The proposed action should develop activities informing and motivating consumers to change old and inefficient installed appliances with the highest energy saving potential (e.g. boilers, local space heaters, air heaters) to more efficient and clean energy heating and/or cooling solutions. While financial aspects (cost savings, payback period) would be the main motivating factor and therefore should be presented in a precise and credible manner, other aspects such as increased comfort and aesthetics, safety, improved air quality, or possible participation in demand-response should be the integral part of the actions in order to unlock the full potential of multiple benefits of energy efficiency improvements.
The proposed action should set up and/or support energy communities (consumer cooperatives, consumer collective purchase groups, and/or other consumer driven collective actions) to increase energy efficiency and/or optimise energy management to integrate a higher share of renewable energy (generated locally or provided from the grid) within the community by, for example, combining collective solutions to distributed generation, distributed storage, and/or demand-response aggregation. The focus of the proposed action should be on households, however, this does not preclude the complementary involvement of non-residential buildings.
The proposed action should cover the following points:
- Identify and address regulatory barriers and contractual conditions with utilities, suppliers, grid operators, technology providers etc. for cooperative actions, possibly linking activities with structural solutions involving public authorities;
- Demonstrate that collectively organised energy-related actions are financially viable and attractive to the consumer-members of the energy community.
In addition, the proposed action could cover the following points, as relevant:
- Identify and implement solutions to address split incentives (e.g. allowing tenants to set up/join the consumer driven collective action);
- Demonstrate collective actions of energy consumers based on the solutions and business approaches using digital tools and technologies (such as digital platforms or blockchain transactions). If the proposed action includes smart home/IoT solutions, it should link to the developments under the call DT-ICT-10-2018: Interoperable and smart homes and grids.
Relevant for both years:
The proposed actions should address the risk of ""rebound effects"" and propose measures to counteract them, where relevant. All relevant stakeholders necessary for the successful implementation of the action should be involved and relevant consumer organisations, in particular, should be either directly involved or their support demonstrated in the proposal. Proposed actions should also take issues of consumer data ownership and data privacy into account, where relevant. The proposed actions are invited to build on experiences and lessons learned in other relevant projects and programmes[[This should include e.g. LIFE projects, the implementation of Air Quality Plans and the implementation of Operational Programmes under ESIF, H2020 projects, Intelligent Energy Europe projects, and other relevant national, local, or regional initiatives.]].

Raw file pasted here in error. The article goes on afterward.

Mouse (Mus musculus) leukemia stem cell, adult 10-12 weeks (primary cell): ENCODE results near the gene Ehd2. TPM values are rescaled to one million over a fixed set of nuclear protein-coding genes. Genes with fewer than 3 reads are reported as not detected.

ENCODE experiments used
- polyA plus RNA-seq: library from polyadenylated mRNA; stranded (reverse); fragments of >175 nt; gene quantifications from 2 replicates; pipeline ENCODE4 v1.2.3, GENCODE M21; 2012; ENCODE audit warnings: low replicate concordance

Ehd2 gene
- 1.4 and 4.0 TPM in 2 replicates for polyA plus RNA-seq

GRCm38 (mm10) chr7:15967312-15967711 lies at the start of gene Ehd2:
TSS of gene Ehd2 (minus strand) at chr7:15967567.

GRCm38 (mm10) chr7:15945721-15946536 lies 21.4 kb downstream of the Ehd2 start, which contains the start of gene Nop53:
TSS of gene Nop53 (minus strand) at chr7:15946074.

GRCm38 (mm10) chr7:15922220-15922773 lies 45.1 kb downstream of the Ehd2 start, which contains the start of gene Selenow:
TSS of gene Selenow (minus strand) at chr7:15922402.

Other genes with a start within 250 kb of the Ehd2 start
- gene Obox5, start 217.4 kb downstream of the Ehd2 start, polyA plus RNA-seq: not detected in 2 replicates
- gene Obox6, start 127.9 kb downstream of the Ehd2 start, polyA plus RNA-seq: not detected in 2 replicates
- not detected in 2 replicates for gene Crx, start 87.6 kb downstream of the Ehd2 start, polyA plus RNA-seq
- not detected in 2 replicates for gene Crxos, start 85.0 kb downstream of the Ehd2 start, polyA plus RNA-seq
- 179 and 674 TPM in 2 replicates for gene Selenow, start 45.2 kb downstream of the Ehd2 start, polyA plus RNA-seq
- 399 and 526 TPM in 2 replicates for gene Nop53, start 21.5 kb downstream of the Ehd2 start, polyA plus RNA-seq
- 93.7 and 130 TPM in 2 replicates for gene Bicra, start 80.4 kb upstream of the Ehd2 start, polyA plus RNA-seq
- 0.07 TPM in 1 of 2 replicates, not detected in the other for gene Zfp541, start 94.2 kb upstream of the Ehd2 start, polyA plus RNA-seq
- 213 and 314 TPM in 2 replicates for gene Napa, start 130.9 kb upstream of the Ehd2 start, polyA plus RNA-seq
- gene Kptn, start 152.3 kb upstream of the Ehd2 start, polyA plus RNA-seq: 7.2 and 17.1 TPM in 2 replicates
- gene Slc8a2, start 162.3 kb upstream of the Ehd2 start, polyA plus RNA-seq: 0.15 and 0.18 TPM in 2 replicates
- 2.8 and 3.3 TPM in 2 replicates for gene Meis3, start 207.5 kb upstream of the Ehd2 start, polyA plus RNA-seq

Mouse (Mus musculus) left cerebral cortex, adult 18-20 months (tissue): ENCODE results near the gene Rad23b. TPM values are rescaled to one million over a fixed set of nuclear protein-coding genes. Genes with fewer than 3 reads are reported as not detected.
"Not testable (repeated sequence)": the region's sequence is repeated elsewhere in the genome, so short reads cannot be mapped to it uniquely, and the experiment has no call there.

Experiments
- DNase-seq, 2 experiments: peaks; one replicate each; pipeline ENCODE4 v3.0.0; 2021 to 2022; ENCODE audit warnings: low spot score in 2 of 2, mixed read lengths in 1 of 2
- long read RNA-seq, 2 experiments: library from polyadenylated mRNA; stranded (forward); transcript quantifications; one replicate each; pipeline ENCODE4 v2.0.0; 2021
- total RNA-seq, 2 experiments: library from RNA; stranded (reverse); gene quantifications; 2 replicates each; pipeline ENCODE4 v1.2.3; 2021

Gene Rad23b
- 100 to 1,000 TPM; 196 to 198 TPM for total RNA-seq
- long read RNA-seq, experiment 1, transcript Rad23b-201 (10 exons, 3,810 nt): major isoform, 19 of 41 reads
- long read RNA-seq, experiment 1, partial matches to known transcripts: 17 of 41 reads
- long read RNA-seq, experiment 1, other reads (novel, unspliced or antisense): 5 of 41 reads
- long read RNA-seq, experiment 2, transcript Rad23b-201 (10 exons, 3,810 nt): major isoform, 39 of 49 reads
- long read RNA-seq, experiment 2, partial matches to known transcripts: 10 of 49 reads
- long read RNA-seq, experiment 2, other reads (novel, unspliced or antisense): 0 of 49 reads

The Commission considers that proposals requesting a contribution from the EU of between EUR 1 and 2 million would allow this specific challenge to be addressed appropriately. Nonetheless, this does not preclude submission and selection of proposals requesting other amounts.
A precondition for active demand is for consumers to be aware of their own potential to permanently or temporarily reduce energy consumption; and moreover, for them to know how to offer this potential to the market and what it would represent in terms of monetary value by bringing benefits to the energy system.
Different forms of collective action have the potential to assist consumers in forming critical mass and to facilitate increased uptake of energy efficiency & active demand solutions and services. Although collective actions on energy efficiency have emerged in recent years, a lack of awareness on the potential benefits of such actions, together with regulatory barriers, continues to hamper their full development and uptake.
Finally, important challenges involve installed appliances (such as boilers for space and/or water heating) of which a big share is inefficient and fossil-fuel based, resulting in increased fuel consumption and fuel costs for households. Informing consumers of the potential energy savings and their monetization, as well as other benefits such as increased comfort and improved air quality, can result in increased motivation for replacing inefficient appliances, thereby permanently reducing consumption.
Proposals are expected to demonstrate, depending on the scope addressed, the impacts listed below using quantified indicators and targets, wherever possible:
- Primary energy savings triggered by the project (in GWh/year);
- Investments in sustainable energy triggered by the project (in million Euro);
- Contribution to reducing regulatory barriers and improving contractual conditions;
- Increase domestic uptake of energy efficient products and services;
- Involvement of at least 5.000 consumers per million Euro of EU funding.
Additional positive effects can be quantified and reported when relevant and wherever possible:
- Reduction of greenhouse gases emissions (in tCO2-eq/year) and/or air pollutants (in kg/year) triggered by the project.